Mike: Going to Berklee changed my life. If you’re a musical kid, chances are you’ve gotten pretty good at doing one thing. In my case, I was great at playing power-chords and singing pop/punk songs. When I got to Berklee, I was instantly surrounded by other musicians who were great at different things than I was. Pop, Blues, Jazz, Classical, Folk, everything. When you’re immersed in an environment of talented individuals like that, you can’t help but be influenced. It made me a well-rounded musician and songwriter. Thanks to Berklee I can communicate musically in many different genres on many different levels. It really expanded my musical vocabulary, not solely from taking classes, but from merely being there. The Voice taught me to be unique above all things, to find what it is about yourself or your band that makes you stand out. Striving to fit in, chasing another artist or someone else’s style or vibe will hurt your career more than it’ll help. In that sense, I believe that everything we create as a band should be for us first to preserve originality, as long as it’s still close to us and no-one has heard it yet. Once we’re satisfied and feel as though we made something that’s true to us, then it can belong to everyone else. Regardless of whether people love or hate what we put out, at least we know we did our best! (But we’d love you to love it!)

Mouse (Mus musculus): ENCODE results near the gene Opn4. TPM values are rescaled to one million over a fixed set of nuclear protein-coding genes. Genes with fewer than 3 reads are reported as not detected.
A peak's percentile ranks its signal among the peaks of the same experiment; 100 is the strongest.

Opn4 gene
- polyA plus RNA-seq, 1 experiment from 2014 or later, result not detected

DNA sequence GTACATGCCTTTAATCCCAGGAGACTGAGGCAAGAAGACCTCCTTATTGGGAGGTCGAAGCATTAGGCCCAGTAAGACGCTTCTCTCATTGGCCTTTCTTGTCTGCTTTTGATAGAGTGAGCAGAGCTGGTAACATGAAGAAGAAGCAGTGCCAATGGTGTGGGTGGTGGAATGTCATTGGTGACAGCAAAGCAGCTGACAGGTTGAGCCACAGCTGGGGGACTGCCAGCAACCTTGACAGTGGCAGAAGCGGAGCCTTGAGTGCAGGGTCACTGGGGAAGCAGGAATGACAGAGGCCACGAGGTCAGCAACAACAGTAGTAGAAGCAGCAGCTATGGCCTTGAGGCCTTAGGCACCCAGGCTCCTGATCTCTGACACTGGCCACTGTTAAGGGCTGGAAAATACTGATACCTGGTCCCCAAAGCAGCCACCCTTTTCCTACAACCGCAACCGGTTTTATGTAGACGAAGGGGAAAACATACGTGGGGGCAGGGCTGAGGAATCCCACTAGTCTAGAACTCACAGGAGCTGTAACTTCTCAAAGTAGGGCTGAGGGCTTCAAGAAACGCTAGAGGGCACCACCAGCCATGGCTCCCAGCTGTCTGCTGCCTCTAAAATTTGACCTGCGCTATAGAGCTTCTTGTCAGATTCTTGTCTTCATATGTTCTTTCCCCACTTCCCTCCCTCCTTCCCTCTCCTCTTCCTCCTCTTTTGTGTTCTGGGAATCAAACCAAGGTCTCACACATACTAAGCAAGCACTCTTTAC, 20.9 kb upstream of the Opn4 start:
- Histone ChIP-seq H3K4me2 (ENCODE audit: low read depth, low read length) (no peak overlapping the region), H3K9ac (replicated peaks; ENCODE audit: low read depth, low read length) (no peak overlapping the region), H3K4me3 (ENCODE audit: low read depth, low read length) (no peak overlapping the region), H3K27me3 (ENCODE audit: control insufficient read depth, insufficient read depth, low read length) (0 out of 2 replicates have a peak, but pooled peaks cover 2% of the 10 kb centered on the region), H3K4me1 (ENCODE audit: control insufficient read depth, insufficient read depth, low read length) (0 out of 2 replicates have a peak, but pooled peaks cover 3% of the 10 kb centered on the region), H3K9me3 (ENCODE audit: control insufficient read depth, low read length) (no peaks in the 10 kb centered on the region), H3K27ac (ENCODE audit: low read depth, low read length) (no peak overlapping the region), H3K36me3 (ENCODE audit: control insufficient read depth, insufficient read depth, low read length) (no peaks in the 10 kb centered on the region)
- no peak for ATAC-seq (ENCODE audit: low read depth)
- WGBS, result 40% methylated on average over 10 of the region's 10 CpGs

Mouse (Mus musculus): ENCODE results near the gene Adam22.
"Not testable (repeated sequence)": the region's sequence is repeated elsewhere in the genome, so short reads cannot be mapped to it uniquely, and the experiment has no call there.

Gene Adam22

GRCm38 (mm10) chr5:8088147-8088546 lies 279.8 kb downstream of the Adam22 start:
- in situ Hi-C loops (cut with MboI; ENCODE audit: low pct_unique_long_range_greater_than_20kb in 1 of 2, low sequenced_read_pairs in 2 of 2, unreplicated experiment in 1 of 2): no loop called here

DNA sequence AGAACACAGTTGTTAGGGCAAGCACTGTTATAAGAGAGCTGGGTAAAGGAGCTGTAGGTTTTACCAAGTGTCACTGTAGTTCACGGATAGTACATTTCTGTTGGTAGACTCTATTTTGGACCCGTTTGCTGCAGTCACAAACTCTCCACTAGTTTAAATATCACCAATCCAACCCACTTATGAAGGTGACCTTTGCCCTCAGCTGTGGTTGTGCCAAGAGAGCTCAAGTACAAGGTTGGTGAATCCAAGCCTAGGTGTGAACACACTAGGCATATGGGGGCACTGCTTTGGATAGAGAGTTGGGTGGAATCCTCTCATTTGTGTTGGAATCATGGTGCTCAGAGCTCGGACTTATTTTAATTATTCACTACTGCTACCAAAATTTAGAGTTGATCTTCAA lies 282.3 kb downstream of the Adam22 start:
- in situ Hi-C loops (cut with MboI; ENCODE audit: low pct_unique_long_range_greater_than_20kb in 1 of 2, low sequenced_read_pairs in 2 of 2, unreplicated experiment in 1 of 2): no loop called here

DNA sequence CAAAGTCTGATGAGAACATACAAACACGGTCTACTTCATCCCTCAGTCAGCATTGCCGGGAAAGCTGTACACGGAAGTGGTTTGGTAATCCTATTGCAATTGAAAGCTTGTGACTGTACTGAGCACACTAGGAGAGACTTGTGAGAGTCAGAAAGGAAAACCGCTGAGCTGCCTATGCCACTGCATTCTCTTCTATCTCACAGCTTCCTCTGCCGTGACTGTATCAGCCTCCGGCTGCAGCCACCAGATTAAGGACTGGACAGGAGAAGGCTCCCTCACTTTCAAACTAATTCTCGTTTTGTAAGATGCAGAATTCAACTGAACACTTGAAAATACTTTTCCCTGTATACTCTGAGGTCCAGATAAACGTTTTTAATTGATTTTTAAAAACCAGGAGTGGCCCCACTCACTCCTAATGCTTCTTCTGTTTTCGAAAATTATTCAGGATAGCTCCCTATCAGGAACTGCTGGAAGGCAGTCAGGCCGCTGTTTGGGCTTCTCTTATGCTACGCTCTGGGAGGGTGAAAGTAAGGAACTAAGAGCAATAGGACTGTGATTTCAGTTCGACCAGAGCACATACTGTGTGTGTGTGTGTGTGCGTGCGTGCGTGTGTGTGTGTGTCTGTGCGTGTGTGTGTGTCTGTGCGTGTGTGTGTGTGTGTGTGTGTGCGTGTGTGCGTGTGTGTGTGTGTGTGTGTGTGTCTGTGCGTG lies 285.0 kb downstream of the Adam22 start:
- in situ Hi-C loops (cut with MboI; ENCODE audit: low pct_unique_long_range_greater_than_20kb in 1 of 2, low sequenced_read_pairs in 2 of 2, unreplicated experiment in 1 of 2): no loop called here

Nick: As I mentioned above, I worked at Electric Lady Studios in NYC. I was an assistant engineer to 7-time Grammy-award-winning mixer Michael brauer. Working with him was unbelievable as he is one of the greatest mix engineers of all time. He taught me a lot! During my time there I got to see components of a lot of songs, some that became very big hits when they went to radio. Just being able to see how major label artists are recording their tracks, processing their vocals, etc. helped me a lot as an engineer. Some of these techniques carried over to our forthcoming EP.

 

This project was a transition from a solo act to a trio, were there any growing pains when it came to writing music and performing?